Vendor lock in by rolling stock manufactures
  Matthew Geier

It's not directly 'trams down under', but we buy equipment from
manufactures who MAY indulge in this behavior.

Basically NEWAG (Polish rolling stock manufacturer, I think they have
trams/light rail products too), coded logic bombs into the train
computers - if a train spent too much time at a 'competitors' workshop,
the train computer disabled itself. And it was viral - the railway sent
a train to tow one of the disabled trains out, only to have the rescue
train disable itself when coupled to the broken one.

The article is for techno geeks and translated from Polish, but
basically the OEM maintenance contract on the new(ish) trains expired
and another company won the contract. They took train in for it's
regular programmed maintenance, did exactly what the manuals said, but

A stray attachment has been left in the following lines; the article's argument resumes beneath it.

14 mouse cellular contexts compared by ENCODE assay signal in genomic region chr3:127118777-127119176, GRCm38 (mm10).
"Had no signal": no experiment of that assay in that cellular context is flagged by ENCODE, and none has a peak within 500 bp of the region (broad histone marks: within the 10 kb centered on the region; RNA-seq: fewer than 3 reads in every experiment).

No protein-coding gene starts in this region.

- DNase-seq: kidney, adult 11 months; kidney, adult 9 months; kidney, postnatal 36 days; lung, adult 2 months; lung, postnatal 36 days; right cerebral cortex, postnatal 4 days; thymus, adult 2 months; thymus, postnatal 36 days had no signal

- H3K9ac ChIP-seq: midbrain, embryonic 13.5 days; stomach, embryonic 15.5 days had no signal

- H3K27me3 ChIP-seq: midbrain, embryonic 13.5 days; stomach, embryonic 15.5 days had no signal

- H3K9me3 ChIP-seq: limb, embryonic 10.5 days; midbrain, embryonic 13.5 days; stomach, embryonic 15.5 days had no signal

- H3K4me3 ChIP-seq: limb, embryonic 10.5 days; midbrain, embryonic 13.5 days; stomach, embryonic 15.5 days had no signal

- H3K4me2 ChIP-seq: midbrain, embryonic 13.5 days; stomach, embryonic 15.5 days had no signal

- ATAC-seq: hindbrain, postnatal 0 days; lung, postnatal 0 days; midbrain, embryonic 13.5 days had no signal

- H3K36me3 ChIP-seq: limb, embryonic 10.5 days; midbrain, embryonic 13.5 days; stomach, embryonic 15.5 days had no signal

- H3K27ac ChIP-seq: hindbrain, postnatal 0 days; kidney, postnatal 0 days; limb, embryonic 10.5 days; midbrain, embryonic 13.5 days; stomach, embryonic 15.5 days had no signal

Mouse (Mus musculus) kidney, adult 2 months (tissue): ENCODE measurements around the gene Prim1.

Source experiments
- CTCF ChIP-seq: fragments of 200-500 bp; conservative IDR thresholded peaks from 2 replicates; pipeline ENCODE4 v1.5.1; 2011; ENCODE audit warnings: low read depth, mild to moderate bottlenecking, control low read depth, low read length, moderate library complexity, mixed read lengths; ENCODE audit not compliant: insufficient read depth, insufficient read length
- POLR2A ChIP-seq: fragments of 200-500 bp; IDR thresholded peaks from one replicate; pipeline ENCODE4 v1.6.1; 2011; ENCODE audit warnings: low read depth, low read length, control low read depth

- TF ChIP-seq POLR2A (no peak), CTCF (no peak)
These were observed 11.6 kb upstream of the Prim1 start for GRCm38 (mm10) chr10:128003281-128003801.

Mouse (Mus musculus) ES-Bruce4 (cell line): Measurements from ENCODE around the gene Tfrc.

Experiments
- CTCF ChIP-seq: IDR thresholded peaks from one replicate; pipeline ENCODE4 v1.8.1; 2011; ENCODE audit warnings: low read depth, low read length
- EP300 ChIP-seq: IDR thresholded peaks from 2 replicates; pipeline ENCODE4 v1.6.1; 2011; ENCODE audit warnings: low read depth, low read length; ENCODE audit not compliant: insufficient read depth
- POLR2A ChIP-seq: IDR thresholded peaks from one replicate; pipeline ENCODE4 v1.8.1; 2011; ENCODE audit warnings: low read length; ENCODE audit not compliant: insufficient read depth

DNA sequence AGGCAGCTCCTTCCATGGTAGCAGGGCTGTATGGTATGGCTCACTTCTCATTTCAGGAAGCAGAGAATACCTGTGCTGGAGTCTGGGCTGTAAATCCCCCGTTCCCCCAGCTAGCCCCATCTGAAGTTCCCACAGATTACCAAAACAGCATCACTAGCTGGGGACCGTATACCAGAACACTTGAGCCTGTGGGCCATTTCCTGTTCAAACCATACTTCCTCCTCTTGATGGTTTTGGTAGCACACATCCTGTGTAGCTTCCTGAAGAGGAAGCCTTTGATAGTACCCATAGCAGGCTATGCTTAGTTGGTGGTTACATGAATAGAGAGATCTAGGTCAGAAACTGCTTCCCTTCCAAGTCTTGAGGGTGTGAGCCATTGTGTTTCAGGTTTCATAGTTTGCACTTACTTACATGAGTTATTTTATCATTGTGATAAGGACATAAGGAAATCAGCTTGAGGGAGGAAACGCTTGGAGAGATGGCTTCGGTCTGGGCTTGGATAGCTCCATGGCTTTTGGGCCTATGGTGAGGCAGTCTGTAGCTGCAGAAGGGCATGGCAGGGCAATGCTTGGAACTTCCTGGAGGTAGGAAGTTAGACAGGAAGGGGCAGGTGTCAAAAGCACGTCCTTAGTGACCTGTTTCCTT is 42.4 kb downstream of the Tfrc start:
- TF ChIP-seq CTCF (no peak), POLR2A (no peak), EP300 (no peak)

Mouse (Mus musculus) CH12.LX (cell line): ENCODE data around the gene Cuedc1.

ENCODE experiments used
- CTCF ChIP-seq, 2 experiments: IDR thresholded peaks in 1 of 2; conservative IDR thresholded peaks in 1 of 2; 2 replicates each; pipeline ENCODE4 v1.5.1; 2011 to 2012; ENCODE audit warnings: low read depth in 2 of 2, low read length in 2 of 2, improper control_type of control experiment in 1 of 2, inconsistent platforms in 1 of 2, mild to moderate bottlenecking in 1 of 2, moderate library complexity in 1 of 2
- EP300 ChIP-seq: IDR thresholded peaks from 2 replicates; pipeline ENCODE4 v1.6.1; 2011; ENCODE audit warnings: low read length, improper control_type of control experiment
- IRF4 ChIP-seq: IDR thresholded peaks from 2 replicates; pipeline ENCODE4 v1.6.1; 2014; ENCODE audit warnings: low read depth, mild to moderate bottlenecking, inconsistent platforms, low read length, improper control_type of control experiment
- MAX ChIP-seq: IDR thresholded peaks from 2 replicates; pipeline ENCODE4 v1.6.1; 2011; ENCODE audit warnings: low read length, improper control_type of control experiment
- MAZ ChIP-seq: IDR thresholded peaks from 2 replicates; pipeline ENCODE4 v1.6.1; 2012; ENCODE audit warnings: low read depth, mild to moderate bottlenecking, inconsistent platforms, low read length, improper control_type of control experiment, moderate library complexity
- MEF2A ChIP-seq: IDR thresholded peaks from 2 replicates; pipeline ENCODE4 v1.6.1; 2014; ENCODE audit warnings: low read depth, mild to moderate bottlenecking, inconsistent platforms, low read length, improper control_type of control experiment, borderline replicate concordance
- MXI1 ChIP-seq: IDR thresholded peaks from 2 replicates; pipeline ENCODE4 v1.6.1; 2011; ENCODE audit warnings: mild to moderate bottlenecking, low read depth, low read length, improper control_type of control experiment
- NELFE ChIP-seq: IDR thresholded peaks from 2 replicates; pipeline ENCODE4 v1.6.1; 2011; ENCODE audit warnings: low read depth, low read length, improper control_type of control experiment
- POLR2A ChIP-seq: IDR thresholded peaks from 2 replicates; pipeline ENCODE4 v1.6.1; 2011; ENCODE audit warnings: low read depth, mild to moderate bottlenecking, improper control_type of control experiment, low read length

the train would not power up afterwards. After several disabled trains
and OEM claiming the maintenance provider just didn't do it properly,
the railway hired some 'hackers' who 'de-compiled' the train computer code.

What they found in that code should be illegal if it isn't already. It's
even worse than VW cheating on emissions testing. These trains disabled
them selves if they spent too much time in a competitors workshop and
had calendar based 'failures', where it would report a subsystem failed
on a certain date regardless of the actual subsystem operational status.

I'm sure other manufactures do this crap too, NEWAG just got caught out.